The ocean is the life force of our planet. It provides necessary rain for our crops to grow and produces more than 50% of the oxygen in our atmosphere. However, the ocean also contains endless mysteries in its watery depths. It cost many a sailor their lives. This is why even though the ocean provides and protects us, we still traverse its domain warily. In celebration of World Oceans Day, let us talk about humans’ classic fear of the sea in stories and literature.
Why do we fear the ocean?
Thalassophobia, or the fear of large bodies of water such as the ocean, comes from the same primordial origins as many other common fears. Evolution caused the fear of the dark, the fear of spiders, and the fear of heights for humans because of a simple reason: our brain is trying to keep us alive.
Especially in the cases of the dark or the ocean, we do not have enough information to process outcomes. Our brains constantly feed data into algorithms, testing all possible results to find the safest way forward. But what can it do if it does not have enough data? The fear of the ocean is mainly the fear of the unknown. We fear the ocean because we cannot see what is below us. Even if we could, odds are we might not know what the creature is, what with approximately 80% of the ocean being unexplored.
Further, we cannot anticipate how the water will act because it is not solid like the earth. Waves and storms are erratic, which creates another layer of anxiety. In short, we fear the ocean because we perceive it as unruly and adventitious. To the animalistic subconscious, this means danger.
Tales as old as time
So we understand this fear is innate but when did it enter the world of storytelling? Probably when we began to tell stories. The earliest records of thalassophobia present in literature date back to ancient civilization.
Ancient Greece in particular churned out hundreds of tales regarding the deep blue. This should be unsurprising, considering they built their city-states around the water and utilized boats as their primary form of transportation. These maritime people possessed extensive imaginations which led to a plethora of sea monsters inhabiting their stories. The Greeks personified natural occurrences in the water such as sinkholes, storms, or unknown fish. These feats of Mother Nature became characters such as Charybdis, sirens, Cetus, and many more.
The Greeks were not the only ancient group creating nautical monstrosities. Scandinavians developed the famous myth of the giant squid, the Kraken. In Celtic lore, we have selkies. In the Book of Job, there is the Leviathan. As you can see, the fear and the stories, about the ocean have been around as long as humans have existed.
Classics drowned in thalassophobia
Even turning the pages of the classics you will face this never-ending watery terror. With the beginning of the enlightenment period, science slowly started to solve the ocean’s mysteries; that, before, we could only explain through religion and folktales. Still, sometimes the truth is scarier than fiction. Literature evolved to find the truth just as frightening as the monsters.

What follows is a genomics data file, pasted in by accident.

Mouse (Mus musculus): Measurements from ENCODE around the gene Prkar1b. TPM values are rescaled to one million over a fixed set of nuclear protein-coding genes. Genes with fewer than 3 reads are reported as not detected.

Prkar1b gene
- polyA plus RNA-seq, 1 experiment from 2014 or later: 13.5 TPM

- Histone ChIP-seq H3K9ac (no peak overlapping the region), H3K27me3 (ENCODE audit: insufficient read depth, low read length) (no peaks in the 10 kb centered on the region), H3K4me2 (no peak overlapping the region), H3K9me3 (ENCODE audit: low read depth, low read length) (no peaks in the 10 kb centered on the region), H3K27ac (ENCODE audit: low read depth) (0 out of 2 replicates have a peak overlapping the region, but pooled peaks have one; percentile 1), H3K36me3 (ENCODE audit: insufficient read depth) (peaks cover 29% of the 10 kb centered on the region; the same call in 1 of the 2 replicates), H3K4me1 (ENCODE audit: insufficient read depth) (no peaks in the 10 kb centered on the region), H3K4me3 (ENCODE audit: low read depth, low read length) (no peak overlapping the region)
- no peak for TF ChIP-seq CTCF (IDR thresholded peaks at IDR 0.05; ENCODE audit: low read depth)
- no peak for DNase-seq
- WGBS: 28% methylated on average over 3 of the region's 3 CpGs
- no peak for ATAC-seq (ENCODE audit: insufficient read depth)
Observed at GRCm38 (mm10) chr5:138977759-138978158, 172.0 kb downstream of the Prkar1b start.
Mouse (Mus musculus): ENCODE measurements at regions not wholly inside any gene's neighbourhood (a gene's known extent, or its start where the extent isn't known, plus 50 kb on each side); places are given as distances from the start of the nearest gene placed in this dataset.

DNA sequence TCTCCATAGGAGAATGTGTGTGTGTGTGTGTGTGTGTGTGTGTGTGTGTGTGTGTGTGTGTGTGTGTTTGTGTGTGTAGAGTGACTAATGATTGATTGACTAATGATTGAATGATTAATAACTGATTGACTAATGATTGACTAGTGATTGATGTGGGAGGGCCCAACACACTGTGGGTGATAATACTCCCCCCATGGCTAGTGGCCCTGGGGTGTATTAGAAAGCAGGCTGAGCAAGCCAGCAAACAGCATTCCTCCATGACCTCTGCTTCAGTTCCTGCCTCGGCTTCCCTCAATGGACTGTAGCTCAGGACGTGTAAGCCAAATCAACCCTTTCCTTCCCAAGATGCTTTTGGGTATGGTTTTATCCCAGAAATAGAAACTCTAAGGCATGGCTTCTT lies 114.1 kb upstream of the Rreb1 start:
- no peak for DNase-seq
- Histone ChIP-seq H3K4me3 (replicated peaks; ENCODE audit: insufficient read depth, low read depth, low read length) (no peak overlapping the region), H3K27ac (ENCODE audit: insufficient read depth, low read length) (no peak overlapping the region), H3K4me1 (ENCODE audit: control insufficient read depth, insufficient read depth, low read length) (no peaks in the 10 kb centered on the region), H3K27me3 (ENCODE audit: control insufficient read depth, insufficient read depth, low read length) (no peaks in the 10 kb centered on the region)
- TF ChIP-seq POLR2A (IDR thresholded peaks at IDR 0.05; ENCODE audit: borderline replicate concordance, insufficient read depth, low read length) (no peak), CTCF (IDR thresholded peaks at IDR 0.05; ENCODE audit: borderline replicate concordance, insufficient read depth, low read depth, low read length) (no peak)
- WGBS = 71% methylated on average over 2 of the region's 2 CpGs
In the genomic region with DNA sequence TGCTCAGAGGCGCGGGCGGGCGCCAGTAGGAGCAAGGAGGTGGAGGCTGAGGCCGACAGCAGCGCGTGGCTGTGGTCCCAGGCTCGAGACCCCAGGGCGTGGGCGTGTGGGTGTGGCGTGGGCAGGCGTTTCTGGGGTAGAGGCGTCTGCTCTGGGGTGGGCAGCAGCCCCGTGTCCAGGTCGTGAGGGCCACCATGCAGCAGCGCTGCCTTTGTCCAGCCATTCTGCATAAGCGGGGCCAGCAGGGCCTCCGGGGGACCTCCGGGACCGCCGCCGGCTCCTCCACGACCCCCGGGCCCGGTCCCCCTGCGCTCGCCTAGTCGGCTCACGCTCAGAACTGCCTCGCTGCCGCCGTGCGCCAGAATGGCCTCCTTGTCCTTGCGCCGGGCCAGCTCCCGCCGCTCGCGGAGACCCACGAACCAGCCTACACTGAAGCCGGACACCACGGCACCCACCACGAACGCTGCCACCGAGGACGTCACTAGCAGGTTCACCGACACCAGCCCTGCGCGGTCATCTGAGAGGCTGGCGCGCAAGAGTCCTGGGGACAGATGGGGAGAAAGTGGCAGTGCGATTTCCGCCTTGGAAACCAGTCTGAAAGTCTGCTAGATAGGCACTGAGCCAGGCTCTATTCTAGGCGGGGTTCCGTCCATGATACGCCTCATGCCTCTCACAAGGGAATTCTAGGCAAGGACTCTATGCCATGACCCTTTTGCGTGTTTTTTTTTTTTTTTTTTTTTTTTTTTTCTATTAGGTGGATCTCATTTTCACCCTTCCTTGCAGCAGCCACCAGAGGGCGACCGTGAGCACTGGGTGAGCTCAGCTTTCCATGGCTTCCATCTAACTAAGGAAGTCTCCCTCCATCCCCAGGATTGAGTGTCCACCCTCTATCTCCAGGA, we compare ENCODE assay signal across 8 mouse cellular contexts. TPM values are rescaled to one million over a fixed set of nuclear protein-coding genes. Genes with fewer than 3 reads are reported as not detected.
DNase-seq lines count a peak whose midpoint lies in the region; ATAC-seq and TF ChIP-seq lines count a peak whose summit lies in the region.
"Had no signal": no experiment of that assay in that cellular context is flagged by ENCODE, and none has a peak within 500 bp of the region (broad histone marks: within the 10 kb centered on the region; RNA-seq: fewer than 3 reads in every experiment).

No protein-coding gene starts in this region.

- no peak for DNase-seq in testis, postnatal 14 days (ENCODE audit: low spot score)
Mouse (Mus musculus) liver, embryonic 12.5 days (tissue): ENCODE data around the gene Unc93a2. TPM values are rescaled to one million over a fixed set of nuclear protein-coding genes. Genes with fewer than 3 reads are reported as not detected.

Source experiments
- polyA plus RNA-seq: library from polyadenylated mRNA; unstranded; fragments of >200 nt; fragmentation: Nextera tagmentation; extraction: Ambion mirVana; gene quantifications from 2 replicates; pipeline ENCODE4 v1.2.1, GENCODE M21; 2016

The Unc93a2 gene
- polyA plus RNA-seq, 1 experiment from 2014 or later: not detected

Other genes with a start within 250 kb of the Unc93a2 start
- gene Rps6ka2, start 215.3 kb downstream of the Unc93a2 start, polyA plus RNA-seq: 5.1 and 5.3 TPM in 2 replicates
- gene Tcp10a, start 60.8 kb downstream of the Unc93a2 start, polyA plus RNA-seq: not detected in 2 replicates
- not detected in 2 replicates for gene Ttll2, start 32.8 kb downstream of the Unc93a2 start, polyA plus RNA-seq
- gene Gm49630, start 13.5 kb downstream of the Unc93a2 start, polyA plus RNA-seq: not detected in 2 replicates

Perhaps this is because we never fully eradicated our perception of the evil below the surface. Moby Dick by Herman Melville still utilized a sea creature of incredible mass as the antagonist. Only, he added in the scientific side of thalassophobia through what we term ocean madness.
Indeed, this sickness caused by dehydration and isolation is every sailor’s worst nightmare. Ocean madness causes weakness in the muscles, confusion, and hallucinations. This disease is to blame for the earlier “sightings” of monsters at sea. However, the discovery of the perpetrator did not quell anyone’s worry. The only thing worse than losing control of your ship is losing control of your own mind and body.
Then, there are the more realistic fears of being on a ship, such as becoming stranded after a bad storm or running out of food. The Old Man and the Sea by Ernest Hemingway shows how cruel the ocean can be simply for not having necessary equipment. The Narrative of Arthur Gordon Pym of Nantucket by Edgar Allen Poe takes this a step forward, threatening ocean-goers with consequences of mutiny and cannibalism.
Just because science disproved the myths does not mean it disproved the fears and that is evident in our classic novels.
Surely we have outgrown this silly preoccupation with the ocean, right? Not quite. Now that we no longer worry about storms capsizing our tiny fishing boats or pirates slaughtering our crew, the fear has only evolved again with society.
Thalassophobia turned into a sci-fi goldmine due to the ever-present question: “What is down there where humans cannot go?” Giant shark movies make their rounds at theaters everywhere, starting with Jaws and most recently adding The Meg. “The Call of Cthulu” by H.P. Lovecraft revisits the giant squids of old, adding in the finishing touch of psychological terror.
We still see the unease regarding ship breaks in movies like the Titanic and ocean madness in Cast Away. Truly, thalassophobia might never leave the minds of writers for the entire period humanity dwells on this earth.
However, we know these are all stories. The ocean represents the unknown and yes, it can be dangerous. But without our oceans, humanity will not survive. So while reading the spooky tales of sailors, remember to contribute to World Oceans Day. This World Oceans Day, consider being a part of the movement to revitalize the seas and keep our waters clean.
Read more about what you can do for World Oceans Day on the United Nation’s Website. If you are interested in other green causes, don’t forget to read our article recommending environmentalist-themed YA novels.